Landlord Responsibilities for Garbage Removal in Idaho

There’s no specific law outlining a landlord’s responsibilities for garbage removal in Idaho. However, the common standard is that the landlord has to provide means for the renter to remove and store garbage, and it’s the renter’s responsibility to actually make sure the garbage gets properly disposed.

Landlord Responsibilities for Landscaping in Idaho

Idaho landlords have no specific obligation to provide landscaping or maintain it with actions like cutting grass. They only have to deal with issues like fallen trees if they interfere with the cleanliness of common areas, violate local codes, or create a hazard to health and safety.

Landlord Responsibilities Regarding Mold in Idaho

Idaho landlords are responsible for most mold issues. While there’s no state requirement for testing, landlords must investigate and fix mold problems since they threaten health and safety. If the renter’s lack of cleanliness created the mold issue, a landlord can ask the renter to fix the situation.

Landlord Responsibilities Regarding Pests in Idaho

Idaho landlords aren’t required to conduct regular testing for infestation, but they are responsible for fixing pest issues the renter didn’t cause, including rats, roaches, mice, bed bugs, and ants.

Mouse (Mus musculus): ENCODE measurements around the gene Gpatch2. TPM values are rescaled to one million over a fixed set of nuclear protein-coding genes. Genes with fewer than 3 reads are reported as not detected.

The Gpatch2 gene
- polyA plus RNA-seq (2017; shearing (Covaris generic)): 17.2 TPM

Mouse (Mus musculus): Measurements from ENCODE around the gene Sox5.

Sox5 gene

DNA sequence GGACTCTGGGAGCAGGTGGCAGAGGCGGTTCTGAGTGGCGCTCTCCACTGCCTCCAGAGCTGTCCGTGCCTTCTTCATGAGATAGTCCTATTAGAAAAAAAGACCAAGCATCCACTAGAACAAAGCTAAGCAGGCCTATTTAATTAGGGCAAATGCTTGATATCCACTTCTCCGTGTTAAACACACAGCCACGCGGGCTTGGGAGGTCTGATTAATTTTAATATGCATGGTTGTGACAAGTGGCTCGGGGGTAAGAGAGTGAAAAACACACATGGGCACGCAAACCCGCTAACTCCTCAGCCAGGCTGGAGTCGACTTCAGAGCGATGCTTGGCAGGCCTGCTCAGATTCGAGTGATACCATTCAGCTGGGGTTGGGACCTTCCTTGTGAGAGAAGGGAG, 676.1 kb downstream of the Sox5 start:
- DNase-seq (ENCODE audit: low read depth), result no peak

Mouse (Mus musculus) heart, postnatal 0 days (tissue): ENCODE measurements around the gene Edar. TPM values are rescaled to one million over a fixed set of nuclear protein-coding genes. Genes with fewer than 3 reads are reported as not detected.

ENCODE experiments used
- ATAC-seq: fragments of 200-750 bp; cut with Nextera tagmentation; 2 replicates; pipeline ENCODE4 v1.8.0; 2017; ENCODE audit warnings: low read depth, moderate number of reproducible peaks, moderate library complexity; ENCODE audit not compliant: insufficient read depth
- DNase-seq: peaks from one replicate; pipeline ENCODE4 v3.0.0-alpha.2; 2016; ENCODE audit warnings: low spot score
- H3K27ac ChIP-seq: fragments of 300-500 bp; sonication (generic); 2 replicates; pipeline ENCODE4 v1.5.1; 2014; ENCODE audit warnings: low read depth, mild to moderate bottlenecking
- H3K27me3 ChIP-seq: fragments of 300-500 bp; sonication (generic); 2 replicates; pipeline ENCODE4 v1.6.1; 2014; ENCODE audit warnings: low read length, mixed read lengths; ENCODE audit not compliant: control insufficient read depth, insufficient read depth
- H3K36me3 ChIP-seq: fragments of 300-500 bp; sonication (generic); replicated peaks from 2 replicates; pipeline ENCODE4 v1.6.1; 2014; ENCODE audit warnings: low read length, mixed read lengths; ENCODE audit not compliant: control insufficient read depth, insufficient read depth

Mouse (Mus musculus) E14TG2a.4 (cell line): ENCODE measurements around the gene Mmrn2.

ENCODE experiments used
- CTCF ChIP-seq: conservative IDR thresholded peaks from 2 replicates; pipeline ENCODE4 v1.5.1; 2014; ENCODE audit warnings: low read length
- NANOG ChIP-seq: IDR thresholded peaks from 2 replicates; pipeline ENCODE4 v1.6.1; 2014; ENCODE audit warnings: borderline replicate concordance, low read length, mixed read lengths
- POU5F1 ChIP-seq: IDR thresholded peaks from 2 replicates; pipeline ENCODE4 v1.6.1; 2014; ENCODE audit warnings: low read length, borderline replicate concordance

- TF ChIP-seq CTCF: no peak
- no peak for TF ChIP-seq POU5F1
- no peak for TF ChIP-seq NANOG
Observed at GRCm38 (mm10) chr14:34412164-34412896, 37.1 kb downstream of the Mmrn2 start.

Landlord’s Responsibilities for Windows & Window Coverings in Idaho

Idaho landlords have no specific responsibility to provide window screens or coverings, but the landlord must provide adequate weatherproofing for the premises, which could include various kinds of window maintenance. The landlord also must repair broken windows the tenant didn’t cause, since this is a health and safety issue.

Landlord Responsibilities Regarding Safety Devices in Idaho

Idaho landlords are responsible for ensuring working smoke detectors are installed at the beginning of a tenancy. If the premises don’t have smoke detectors, the tenant can install them and deduct the cost from rent. The tenant is otherwise responsible for related costs and maintenance.

Are Landlords Responsible for Replacing Batteries of Safety Devices in Idaho?

Idaho landlords are not responsible for replacing batteries in safety devices. The landlord has to ensure there are working smoke detectors when the lease begins, which includes working batteries. After the lease begins, maintenance is the tenant’s responsibility, including battery replacement.

Landlord Responsibilities for Washers and Dryers in Idaho

Idaho landlords are not required to furnish their rental properties with a working washer and dryer.

Renter’s Rights for Repairs in Idaho

Idaho renters have the right to repairs for issues that affect health and safety, unless they caused the issue themselves. To exercise their right, the renter must start by notifying the landlord of the issue in writing. The landlord gets three days after notice to fix the issue.

If the issue isn’t fixed, the renter can ask a court to order repairs or compensation. In severe cases, the renter might be able to end the rental agreement. However, the renter isn’t allowed to withhold rent, and can’t repair and deduct (except to fix a smoke detector).